High-resolution multichannel seismic-reflection data acquired in the northern Gulf of Mexico, 1998-99

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Frequently anticipated questions:

What does this data set describe?

High-resolution multichannel seismic-reflection data acquired in the northern Gulf of Mexico, 1998-99
This report consists of two-dimensional marine seismic reflection profile data from the northern Gulf of Mexico. These data were acquired in 1998 and 1999 with the Research Vessels Tommy Munro (M1-98-GM) and Gyre (G1-99-GM). The data are available in binary and GIF image formats. Binary data are in Society of Exploration Geologists (SEG) SEG-Y format and may be downloaded for further processing or display. Reference maps and GIF images of the profiles may be viewed with your Web browser.
Multichannel seismic reflection profiles are acquired by means of an acoustic source (usually compressed air discharged via an air gun or water gun), and a hydrophone array. Both elements are typically towed in the water behind a survey vessel. The sound source emits a short acoustic pulse, which propogates through the water and sediment columns. The acoustic energy is reflected at density boundaries (such as the seafloor or sediment layers beneath the seafloor), and detected at the hydrophone. As the vessel moves, this process is repeated at intervals ranging between 10 and 30 meters depending on the source type. In this way a two-dimensional image of the geologic structure beneath the ship track is constructed. Additional information about the USGS surveys M1-98-GM and G1-99-GM are available at http://walrus.wr.usgs.gov/infobank/m/m198gm/html/m-1-98-gm.meta.html. The data window for M1-98-GM is -89.941 28.024 -88.995 28.656 (decimal degrees). http://walrus.wr.usgs.gov/infobank/g/g199gm/html/g-1-99-gm.meta.html . The data window for G1-99-GM is -92.991 27.368 -91.429 27.944 (decimal degrees). For additional information on the field activities, see the following field activity pages: https://cmgds.marine.usgs.gov/fan_info.php?fan=M198GM and https://cmgds.marine.usgs.gov/fan_info.php?fan=1999-002-FA .
  1. How might this data set be cited?
    Hart, Patrick E., Cooper, Alan K., and Twichell, David, 2002, High-resolution multichannel seismic-reflection data acquired in the northern Gulf of Mexico, 1998-99: U.S. Geological Survey Open-File Report 2002-368, U.S. Geological Survey, Menlo Park, CA.

    Online Links:

  2. What geographic area does the data set cover?
    West_Bounding_Coordinate: -93.00
    East_Bounding_Coordinate: -89.00
    North_Bounding_Coordinate: +28.67
    South_Bounding_Coordinate: +27.37
  3. What does it look like?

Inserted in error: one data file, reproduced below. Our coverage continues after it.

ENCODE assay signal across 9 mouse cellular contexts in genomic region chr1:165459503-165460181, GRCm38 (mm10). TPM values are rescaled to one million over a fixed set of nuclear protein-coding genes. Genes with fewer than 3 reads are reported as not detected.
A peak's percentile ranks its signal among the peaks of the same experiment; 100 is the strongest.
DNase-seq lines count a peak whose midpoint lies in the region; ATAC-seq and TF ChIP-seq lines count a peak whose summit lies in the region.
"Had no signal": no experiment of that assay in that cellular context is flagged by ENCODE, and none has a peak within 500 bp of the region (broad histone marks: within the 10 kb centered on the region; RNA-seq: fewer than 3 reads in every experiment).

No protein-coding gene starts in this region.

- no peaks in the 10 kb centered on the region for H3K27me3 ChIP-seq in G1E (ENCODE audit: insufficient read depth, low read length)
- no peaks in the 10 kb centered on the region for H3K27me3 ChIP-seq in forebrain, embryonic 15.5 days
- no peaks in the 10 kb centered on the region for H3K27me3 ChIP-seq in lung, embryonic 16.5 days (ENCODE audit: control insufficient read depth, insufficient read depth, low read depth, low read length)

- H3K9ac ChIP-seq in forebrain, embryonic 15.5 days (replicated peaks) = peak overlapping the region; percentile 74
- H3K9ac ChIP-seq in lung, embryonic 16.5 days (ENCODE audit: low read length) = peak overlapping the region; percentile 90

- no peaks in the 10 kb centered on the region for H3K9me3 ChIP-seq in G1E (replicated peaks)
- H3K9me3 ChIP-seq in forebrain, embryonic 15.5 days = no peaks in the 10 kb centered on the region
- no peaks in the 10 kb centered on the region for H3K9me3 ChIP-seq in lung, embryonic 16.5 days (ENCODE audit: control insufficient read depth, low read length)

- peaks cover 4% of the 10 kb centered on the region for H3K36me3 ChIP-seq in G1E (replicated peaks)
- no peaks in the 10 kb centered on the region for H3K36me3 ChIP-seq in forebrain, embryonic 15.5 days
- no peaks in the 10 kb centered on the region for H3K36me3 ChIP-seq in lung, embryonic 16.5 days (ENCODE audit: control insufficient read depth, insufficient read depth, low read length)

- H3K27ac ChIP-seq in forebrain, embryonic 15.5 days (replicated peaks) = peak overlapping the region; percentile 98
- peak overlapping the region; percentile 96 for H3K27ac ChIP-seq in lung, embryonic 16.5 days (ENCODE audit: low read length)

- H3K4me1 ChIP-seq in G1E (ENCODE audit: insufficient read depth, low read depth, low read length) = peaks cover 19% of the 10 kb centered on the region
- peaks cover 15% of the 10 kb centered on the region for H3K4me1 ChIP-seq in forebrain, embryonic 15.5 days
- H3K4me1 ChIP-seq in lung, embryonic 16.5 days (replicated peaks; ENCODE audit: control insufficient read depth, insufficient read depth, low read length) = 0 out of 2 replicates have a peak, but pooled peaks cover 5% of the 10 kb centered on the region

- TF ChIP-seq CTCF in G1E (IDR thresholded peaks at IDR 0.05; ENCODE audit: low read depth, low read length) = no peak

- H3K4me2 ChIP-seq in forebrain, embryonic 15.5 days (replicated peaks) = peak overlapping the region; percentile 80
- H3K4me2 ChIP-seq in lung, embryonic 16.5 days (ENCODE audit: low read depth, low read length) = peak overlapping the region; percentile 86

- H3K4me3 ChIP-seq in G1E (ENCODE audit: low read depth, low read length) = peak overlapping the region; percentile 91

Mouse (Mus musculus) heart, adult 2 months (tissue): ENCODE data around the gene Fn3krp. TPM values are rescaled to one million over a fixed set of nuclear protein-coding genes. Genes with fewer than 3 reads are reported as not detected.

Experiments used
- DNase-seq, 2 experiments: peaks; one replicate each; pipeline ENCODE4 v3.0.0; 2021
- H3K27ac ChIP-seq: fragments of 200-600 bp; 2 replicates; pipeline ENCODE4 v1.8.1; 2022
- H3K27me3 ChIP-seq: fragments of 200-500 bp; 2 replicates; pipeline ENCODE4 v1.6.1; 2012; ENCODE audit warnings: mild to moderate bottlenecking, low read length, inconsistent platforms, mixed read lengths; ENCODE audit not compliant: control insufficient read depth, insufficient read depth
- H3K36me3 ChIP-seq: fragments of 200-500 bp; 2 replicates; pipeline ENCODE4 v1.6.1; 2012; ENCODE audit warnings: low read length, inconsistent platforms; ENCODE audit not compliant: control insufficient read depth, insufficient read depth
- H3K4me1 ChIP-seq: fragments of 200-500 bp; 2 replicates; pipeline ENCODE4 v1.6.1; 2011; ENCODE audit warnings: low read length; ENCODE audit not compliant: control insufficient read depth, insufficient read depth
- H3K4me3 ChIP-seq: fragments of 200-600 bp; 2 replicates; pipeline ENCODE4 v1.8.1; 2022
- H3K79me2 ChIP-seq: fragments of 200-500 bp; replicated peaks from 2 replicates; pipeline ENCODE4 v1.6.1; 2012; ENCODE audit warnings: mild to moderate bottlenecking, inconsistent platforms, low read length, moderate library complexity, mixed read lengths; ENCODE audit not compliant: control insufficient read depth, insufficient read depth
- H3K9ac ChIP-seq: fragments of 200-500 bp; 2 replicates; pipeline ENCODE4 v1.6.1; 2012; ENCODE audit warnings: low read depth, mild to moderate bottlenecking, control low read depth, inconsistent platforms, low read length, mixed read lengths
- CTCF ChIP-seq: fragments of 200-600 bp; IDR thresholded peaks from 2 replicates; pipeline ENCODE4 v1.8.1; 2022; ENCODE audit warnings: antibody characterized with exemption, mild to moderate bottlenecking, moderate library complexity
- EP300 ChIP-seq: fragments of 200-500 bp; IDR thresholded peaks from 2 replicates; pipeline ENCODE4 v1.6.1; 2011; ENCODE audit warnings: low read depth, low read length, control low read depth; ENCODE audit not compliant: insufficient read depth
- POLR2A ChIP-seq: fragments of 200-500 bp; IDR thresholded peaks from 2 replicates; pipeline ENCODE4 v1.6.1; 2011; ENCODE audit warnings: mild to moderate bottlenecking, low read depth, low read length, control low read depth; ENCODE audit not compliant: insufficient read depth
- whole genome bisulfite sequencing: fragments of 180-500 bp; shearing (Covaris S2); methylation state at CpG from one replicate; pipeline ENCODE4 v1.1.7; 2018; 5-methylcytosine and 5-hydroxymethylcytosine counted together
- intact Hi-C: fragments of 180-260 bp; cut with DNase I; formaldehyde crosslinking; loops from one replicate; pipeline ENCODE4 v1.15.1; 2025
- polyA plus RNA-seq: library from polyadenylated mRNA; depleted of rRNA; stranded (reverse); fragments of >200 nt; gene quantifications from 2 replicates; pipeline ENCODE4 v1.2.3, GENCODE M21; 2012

https://pubs.usgs.gov/of/2002/of02-368/images/cruisemap.jpg (JPEG)
    Map of Northern Gulf of Mexico showing areas of USGS seismic research cruises, 708x316 pixels, 73k bytes
    https://pubs.usgs.gov/of/2002/of02-368/images/99gif/41.gif (GIF)
    Gulf of Mexico seismic line 41.gif (water-gun source), 4139x921 pixels, 424k bytes
  4. Does the data set describe conditions during a particular time period?
    Calendar_Date: 1998
    Ground condition. Data assumed to be constant over time, but may change due to geologic processes. The actual dates of the cruise based on the field activity page (better representation of data acquisition dates) are as follows: June 6-20, 1998 and April 9-22, 1999.
  5. What is the general form of this data set?
    Geospatial_Data_Presentation_Form: seismic reflection profile section
  6. How does the data set represent geographic features?
    1. How are geographic features stored in the data set?
      This is a Point data set. It contains the following vector data types (SDTS terminology):
      • Entity point
    2. What coordinate system is used to represent geographic features?
      Horizontal positions are specified in geographic coordinates, that is, latitude and longitude. Latitudes are given to the nearest 0.00001. Longitudes are given to the nearest 0.00001. Latitude and longitude values are specified in decimal degrees. The horizontal datum used is WGS 84.
      The ellipsoid used is WGS 84.
      The semi-major axis of the ellipsoid used is 6378137.
      The flattening of the ellipsoid used is 1/298.257.
  7. How does the data set describe geographic features?
    Binary data file: Each profile is available as a binary file in Society of Exploration Geophysicists SEG-Y format. A SEG-Y file consists of 1) a 3200-byte file identification record of EBCDIC encoded general information; 2) a 400-byte binary record with information such as sample rate and record length specific to the data set; and 3) multiple records, one seismic reflection trace per record. Each trace record is preceded by a 240-byte "trace header" containing information such as trace number and acquisition day and time specific to each trace. The trace data are represented as a time series of unitless 16-bit integer or 32-bit real numbers proportional to the pressure recorded at each hydrophone. The SEG-Y file is useful only if you have access to specialized software designed to process and display seismic reflection data.
    Barry, K.M., Cavers, D.A., and Kneale, C.W., 1975, Recommended standards for digital tape formats: Geophysics, v. 40, n. 2, p. 344 - 352. Also available online at: http://www.seg.org/Portals/0/SEG/News%20and%20Resources/Technical%20Standards/seg_y_rev1.pdf

Who produced the data set?

  1. Who are the originators of the data set? (may include formal authors, digital compilers, and editors)
    • Patrick E. Hart
    • Alan K. Cooper
    • David Twichell
  2. Who also contributed to the data set?
  3. To whom should users address questions about the data?
    Patrick E. Hart
    U.S. Geological Survey
    Mail Stop 999, 345 Middlefield Rd.
    Menlo Park, CA

    (650) 329-5160 (voice)